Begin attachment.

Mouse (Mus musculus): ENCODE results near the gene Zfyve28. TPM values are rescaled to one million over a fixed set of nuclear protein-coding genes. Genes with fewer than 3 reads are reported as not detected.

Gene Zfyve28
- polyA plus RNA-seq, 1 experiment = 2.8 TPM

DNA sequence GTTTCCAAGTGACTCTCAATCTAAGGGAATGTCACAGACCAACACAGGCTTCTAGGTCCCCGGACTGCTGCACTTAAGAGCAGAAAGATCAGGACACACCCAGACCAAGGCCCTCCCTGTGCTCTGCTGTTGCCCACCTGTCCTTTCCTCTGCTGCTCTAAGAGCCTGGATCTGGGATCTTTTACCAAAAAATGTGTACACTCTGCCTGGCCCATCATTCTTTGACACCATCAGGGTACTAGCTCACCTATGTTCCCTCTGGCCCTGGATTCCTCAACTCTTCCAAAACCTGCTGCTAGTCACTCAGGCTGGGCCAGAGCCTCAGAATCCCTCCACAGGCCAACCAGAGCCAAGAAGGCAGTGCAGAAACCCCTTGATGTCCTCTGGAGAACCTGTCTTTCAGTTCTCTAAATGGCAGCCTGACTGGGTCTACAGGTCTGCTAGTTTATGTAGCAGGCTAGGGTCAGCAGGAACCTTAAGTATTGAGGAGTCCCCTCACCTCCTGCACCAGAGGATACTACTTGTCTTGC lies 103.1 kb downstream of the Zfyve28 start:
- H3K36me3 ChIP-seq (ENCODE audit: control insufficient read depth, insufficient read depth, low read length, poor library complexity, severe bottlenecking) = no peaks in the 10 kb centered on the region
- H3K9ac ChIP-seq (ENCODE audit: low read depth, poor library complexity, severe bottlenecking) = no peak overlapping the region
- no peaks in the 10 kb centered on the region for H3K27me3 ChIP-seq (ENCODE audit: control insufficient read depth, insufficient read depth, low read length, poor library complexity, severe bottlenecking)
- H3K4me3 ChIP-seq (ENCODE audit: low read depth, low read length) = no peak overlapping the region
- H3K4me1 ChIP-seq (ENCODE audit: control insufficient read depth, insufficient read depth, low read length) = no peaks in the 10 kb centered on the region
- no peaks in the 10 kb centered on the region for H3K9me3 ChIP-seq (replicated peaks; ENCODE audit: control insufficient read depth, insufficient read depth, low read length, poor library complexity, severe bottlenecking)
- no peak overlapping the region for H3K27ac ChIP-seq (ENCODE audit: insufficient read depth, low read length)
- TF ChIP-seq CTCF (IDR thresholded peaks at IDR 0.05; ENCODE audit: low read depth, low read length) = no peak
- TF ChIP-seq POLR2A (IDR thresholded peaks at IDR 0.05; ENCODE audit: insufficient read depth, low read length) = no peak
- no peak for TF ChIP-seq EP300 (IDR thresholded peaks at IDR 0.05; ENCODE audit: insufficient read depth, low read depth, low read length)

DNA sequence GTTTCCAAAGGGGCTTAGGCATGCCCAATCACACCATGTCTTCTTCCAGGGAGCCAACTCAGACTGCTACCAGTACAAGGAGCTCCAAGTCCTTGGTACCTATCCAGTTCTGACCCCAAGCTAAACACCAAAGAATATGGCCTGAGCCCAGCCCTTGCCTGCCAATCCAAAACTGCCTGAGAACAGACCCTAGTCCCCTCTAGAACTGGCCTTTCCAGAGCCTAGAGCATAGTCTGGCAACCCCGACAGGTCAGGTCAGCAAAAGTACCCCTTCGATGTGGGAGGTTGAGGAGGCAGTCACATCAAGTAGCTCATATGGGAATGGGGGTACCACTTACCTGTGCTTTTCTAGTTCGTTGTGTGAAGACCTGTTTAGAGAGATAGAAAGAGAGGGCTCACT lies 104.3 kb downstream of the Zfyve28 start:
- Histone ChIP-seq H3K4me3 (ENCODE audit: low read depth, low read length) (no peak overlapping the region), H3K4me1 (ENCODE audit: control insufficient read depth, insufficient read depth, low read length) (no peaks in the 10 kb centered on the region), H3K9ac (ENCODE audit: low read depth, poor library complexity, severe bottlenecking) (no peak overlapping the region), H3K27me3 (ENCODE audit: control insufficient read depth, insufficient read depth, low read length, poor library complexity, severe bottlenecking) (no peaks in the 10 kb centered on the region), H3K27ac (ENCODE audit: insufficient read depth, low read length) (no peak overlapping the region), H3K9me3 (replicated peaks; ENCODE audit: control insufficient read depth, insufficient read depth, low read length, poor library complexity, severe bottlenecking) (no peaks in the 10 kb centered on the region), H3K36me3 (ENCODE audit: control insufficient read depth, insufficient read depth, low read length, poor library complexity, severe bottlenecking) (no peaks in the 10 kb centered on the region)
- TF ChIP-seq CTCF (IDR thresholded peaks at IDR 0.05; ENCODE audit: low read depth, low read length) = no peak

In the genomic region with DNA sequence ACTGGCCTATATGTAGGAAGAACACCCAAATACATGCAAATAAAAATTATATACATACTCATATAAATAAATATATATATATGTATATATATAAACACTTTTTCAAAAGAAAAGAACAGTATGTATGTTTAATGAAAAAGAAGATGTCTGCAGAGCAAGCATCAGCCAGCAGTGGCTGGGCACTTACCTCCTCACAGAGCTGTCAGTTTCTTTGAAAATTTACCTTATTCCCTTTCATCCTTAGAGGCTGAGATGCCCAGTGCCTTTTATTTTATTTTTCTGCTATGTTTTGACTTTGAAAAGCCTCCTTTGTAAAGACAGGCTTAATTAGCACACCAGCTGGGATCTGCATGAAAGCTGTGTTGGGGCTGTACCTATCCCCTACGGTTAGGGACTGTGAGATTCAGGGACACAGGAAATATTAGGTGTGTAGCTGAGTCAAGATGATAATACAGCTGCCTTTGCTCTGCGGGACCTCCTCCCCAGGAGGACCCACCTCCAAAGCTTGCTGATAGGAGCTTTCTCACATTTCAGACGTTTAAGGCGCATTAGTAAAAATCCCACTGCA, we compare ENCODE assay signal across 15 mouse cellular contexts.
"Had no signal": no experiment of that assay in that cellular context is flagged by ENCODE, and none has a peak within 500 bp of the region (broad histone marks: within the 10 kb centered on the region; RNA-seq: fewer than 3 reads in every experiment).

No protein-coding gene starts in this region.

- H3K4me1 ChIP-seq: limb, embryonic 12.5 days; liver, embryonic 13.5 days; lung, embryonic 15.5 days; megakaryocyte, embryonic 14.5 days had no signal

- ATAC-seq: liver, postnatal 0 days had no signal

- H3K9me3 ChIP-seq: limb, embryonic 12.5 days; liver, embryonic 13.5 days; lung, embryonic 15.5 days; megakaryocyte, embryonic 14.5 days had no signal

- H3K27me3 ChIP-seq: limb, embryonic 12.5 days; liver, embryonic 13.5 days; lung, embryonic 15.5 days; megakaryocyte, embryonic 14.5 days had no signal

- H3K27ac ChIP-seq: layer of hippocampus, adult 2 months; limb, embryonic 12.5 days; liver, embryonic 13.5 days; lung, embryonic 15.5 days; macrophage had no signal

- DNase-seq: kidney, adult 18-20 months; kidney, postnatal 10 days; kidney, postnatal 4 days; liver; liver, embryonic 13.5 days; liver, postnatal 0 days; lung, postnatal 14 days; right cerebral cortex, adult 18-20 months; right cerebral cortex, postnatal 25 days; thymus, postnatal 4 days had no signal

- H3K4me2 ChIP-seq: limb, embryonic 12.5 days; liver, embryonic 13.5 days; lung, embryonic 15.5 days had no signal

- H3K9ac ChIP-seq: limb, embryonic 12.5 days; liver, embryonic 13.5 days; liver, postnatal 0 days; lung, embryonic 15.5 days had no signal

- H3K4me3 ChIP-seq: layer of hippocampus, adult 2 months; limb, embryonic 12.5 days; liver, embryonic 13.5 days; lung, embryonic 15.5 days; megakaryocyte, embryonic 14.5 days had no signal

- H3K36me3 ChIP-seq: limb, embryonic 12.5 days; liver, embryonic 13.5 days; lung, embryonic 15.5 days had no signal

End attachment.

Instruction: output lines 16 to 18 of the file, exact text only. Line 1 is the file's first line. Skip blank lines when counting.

- Histone ChIP-seq H3K4me3 (ENCODE audit: low read depth, low read length) (no peak overlapping the region), H3K4me1 (ENCODE audit: control insufficient read depth, insufficient read depth, low read length) (no peaks in the 10 kb centered on the region), H3K9ac (ENCODE audit: low read depth, poor library complexity, severe bottlenecking) (no peak overlapping the region), H3K27me3 (ENCODE audit: control insufficient read depth, insufficient read depth, low read length, poor library complexity, severe bottlenecking) (no peaks in the 10 kb centered on the region), H3K27ac (ENCODE audit: insufficient read depth, low read length) (no peak overlapping the region), H3K9me3 (replicated peaks; ENCODE audit: control insufficient read depth, insufficient read depth, low read length, poor library complexity, severe bottlenecking) (no peaks in the 10 kb centered on the region), H3K36me3 (ENCODE audit: control insufficient read depth, insufficient read depth, low read length, poor library complexity, severe bottlenecking) (no peaks in the 10 kb centered on the region)
- TF ChIP-seq CTCF (IDR thresholded peaks at IDR 0.05; ENCODE audit: low read depth, low read length) = no peak

In the genomic region with DNA sequence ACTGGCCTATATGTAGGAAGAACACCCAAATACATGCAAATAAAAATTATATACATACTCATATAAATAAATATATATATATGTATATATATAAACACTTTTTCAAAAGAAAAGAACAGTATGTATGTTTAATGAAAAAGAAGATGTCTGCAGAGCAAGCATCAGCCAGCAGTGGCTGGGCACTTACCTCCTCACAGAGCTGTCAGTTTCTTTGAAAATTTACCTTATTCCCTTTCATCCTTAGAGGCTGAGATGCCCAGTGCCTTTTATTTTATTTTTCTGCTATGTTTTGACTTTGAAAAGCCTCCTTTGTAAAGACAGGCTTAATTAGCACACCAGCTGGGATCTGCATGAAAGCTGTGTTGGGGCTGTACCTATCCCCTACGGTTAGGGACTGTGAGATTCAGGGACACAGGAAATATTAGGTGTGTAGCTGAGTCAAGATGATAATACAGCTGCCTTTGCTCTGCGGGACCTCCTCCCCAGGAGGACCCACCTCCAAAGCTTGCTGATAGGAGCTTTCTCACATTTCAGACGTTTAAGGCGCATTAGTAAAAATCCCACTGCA, we compare ENCODE assay signal across 15 mouse cellular contexts.